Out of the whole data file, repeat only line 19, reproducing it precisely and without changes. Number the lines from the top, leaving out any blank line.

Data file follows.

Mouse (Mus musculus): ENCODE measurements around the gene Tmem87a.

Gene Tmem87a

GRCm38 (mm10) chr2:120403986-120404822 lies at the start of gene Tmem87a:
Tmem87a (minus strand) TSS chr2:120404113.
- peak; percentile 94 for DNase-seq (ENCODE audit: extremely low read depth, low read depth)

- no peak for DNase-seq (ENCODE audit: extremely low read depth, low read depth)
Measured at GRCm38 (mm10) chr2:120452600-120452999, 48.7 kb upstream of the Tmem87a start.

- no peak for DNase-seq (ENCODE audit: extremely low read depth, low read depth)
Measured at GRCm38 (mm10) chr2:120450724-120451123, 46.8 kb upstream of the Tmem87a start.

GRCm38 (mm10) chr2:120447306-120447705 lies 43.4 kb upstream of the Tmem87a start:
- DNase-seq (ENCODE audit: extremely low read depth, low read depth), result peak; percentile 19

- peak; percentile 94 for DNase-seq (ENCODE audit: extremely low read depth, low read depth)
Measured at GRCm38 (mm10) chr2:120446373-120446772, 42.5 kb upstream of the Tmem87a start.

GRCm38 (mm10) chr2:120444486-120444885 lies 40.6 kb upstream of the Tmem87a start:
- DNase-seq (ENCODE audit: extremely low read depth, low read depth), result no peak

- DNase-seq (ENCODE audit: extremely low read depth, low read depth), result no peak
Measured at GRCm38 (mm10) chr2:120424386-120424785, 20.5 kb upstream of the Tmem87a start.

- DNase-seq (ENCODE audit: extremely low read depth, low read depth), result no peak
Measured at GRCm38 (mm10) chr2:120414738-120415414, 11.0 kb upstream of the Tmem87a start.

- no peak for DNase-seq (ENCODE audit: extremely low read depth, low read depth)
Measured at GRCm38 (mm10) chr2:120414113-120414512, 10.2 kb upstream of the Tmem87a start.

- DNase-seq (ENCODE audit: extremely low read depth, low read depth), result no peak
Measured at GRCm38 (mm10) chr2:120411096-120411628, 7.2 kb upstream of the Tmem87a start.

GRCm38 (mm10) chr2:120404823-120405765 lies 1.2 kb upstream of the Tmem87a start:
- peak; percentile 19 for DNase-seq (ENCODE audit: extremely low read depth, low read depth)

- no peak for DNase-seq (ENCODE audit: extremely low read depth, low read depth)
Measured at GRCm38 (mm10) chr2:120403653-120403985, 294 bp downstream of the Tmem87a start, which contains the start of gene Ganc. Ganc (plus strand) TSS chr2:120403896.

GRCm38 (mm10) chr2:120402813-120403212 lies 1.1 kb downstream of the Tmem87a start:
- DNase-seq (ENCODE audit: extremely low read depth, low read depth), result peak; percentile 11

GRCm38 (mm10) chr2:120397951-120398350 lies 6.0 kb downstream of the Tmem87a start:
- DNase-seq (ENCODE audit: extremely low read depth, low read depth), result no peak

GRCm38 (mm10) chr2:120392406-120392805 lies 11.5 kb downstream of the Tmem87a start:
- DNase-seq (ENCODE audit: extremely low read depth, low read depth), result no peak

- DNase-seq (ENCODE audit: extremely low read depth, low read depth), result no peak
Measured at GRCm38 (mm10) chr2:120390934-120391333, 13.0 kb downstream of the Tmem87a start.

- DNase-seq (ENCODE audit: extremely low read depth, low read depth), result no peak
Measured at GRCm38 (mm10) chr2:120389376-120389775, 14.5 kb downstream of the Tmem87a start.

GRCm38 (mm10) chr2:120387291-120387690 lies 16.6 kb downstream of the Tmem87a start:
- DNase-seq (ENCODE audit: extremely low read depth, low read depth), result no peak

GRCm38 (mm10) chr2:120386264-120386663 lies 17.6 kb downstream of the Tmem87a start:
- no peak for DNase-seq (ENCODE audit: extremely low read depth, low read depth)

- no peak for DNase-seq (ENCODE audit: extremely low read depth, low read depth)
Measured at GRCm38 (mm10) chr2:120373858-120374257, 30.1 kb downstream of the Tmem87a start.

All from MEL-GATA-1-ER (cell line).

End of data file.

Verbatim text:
Measured at GRCm38 (mm10) chr2:120414738-120415414, 11.0 kb upstream of the Tmem87a start.